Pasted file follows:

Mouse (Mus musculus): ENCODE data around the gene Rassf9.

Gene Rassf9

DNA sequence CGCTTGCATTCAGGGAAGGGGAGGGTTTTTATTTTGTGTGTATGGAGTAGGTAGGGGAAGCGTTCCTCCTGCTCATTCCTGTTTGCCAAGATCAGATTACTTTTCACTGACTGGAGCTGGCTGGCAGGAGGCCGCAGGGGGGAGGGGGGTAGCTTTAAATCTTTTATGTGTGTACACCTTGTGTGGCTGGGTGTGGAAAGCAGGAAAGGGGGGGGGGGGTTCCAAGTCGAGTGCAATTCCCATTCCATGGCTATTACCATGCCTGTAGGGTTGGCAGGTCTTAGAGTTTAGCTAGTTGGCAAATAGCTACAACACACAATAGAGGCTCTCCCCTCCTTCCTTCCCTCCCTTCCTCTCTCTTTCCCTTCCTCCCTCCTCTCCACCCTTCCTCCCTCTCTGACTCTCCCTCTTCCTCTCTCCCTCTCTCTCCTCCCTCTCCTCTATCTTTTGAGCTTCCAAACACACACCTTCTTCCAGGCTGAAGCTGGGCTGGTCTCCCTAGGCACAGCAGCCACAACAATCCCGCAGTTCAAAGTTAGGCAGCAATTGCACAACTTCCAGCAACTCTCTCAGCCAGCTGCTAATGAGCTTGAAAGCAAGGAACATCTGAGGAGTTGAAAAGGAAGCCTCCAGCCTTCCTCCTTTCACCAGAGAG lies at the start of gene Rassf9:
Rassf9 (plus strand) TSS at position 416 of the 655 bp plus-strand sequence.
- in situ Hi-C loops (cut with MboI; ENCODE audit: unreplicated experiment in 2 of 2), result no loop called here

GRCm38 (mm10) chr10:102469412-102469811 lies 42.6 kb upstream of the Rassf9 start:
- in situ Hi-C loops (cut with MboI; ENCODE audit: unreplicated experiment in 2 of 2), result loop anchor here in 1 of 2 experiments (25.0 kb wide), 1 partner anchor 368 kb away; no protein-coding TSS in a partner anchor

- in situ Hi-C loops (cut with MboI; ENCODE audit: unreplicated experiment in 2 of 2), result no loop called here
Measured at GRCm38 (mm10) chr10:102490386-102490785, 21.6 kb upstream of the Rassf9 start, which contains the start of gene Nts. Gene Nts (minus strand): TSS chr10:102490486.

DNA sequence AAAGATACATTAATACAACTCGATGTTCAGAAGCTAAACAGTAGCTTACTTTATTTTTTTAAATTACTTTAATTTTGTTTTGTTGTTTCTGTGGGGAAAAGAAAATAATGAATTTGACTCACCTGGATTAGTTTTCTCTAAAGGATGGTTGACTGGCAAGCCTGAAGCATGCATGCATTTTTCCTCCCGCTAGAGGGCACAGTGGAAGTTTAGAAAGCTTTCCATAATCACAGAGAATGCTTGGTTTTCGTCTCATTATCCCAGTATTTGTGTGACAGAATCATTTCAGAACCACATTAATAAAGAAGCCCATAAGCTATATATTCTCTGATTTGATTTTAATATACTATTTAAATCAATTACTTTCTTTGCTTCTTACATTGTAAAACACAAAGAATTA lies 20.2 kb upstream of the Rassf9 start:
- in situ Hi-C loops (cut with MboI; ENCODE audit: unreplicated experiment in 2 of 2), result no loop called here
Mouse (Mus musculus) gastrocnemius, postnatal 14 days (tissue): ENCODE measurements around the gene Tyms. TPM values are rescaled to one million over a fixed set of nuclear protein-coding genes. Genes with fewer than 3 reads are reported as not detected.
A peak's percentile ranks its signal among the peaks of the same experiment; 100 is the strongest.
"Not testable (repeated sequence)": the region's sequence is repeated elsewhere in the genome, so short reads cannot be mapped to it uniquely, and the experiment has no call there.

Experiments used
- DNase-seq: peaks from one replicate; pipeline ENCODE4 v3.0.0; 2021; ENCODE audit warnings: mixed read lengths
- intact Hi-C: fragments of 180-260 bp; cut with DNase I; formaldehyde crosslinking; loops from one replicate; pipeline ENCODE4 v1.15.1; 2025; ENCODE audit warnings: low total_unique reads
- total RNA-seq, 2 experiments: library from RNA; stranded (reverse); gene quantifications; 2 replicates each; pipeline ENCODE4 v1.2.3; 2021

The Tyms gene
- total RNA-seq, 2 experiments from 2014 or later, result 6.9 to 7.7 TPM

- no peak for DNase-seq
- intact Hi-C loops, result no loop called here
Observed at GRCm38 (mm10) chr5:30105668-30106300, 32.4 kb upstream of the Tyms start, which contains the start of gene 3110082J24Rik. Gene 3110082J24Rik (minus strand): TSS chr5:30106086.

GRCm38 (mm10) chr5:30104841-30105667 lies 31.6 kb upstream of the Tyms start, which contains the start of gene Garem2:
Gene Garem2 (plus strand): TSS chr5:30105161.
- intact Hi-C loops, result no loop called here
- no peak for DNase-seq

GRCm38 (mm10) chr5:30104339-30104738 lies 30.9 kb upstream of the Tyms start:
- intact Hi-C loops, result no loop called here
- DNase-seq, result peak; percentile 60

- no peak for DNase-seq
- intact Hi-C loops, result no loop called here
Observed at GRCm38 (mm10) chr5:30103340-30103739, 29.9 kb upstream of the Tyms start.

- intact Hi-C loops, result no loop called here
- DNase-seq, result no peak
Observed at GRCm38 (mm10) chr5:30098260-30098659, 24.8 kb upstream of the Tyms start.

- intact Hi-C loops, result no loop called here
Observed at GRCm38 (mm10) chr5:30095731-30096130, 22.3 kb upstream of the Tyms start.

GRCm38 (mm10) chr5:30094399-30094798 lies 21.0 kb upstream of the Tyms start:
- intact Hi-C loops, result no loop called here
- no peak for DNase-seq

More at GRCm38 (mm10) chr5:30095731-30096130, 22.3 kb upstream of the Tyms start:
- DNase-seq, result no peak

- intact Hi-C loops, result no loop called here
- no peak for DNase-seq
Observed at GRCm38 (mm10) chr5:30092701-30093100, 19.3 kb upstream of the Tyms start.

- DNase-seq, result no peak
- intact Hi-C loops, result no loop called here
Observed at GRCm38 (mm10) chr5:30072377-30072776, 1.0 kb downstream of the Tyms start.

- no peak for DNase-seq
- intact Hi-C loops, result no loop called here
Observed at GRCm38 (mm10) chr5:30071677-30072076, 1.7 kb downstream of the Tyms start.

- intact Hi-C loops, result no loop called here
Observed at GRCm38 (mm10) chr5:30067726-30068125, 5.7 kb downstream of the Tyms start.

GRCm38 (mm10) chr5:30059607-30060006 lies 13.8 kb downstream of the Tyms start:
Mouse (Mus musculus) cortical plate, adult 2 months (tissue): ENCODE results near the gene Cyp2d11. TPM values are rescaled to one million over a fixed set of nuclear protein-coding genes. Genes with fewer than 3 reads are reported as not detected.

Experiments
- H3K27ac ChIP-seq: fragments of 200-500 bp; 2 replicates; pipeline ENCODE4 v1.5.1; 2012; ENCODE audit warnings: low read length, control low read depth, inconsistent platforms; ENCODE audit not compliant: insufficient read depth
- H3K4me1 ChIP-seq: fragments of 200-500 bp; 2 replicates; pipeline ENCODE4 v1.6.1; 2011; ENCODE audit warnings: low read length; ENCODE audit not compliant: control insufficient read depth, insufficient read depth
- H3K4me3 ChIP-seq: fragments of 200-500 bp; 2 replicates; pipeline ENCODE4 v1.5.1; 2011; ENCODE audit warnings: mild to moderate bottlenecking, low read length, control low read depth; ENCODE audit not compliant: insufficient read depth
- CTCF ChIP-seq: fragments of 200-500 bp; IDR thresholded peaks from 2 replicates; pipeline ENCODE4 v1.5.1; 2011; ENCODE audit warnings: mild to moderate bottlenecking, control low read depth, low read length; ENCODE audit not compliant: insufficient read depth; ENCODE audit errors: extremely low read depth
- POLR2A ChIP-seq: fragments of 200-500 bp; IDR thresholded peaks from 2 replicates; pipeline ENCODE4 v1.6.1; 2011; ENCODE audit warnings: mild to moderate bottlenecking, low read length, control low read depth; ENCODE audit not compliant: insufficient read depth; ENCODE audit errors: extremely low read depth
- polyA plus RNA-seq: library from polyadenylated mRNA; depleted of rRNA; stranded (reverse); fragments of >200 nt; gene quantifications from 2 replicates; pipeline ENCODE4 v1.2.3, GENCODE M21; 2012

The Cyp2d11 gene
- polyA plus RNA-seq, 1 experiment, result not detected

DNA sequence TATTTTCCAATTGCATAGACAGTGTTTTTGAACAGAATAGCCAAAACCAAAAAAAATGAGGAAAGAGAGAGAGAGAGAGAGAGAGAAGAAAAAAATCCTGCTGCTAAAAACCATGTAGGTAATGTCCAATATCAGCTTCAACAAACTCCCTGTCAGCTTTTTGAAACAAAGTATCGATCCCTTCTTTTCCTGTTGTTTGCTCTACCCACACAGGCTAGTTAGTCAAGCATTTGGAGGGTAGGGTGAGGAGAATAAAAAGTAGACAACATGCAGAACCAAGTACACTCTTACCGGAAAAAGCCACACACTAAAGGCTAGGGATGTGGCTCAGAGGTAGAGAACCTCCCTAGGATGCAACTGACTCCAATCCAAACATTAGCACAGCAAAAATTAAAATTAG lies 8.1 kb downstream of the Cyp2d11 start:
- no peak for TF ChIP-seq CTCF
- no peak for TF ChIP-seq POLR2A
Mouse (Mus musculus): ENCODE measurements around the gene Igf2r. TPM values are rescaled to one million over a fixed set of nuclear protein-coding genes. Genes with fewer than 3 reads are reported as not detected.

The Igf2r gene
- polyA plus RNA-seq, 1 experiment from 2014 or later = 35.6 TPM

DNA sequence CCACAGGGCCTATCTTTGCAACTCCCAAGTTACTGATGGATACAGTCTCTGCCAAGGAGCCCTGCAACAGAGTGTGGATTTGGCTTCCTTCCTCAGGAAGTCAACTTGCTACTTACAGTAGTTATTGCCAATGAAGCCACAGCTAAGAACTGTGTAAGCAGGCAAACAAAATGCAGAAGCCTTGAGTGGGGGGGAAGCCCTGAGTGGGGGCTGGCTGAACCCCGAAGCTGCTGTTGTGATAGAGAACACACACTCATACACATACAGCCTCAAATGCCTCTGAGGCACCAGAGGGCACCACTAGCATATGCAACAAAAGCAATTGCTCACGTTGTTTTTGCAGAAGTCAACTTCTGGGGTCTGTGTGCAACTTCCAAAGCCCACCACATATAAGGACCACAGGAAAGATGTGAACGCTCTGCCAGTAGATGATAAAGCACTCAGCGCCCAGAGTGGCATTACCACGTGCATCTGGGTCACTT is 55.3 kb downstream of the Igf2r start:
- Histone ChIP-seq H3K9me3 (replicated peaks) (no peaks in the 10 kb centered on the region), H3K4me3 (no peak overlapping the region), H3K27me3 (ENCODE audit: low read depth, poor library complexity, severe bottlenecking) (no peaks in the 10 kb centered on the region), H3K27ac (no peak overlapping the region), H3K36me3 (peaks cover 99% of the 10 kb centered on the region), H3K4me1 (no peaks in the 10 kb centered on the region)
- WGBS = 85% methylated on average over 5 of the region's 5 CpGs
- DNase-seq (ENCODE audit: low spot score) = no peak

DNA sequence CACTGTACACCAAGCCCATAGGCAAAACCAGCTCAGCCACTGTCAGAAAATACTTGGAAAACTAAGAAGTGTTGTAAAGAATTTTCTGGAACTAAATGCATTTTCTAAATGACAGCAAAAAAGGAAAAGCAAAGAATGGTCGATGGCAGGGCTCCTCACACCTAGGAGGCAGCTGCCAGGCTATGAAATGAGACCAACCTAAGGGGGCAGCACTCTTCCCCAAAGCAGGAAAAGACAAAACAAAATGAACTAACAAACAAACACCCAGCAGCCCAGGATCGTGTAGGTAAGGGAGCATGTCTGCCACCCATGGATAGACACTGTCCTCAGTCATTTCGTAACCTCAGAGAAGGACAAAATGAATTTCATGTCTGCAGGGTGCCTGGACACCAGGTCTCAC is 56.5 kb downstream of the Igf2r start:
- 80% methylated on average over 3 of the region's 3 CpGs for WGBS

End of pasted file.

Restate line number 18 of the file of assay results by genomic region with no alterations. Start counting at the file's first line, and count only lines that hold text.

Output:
- total RNA-seq, 2 experiments: library from RNA; stranded (reverse); gene quantifications; 2 replicates each; pipeline ENCODE4 v1.2.3; 2021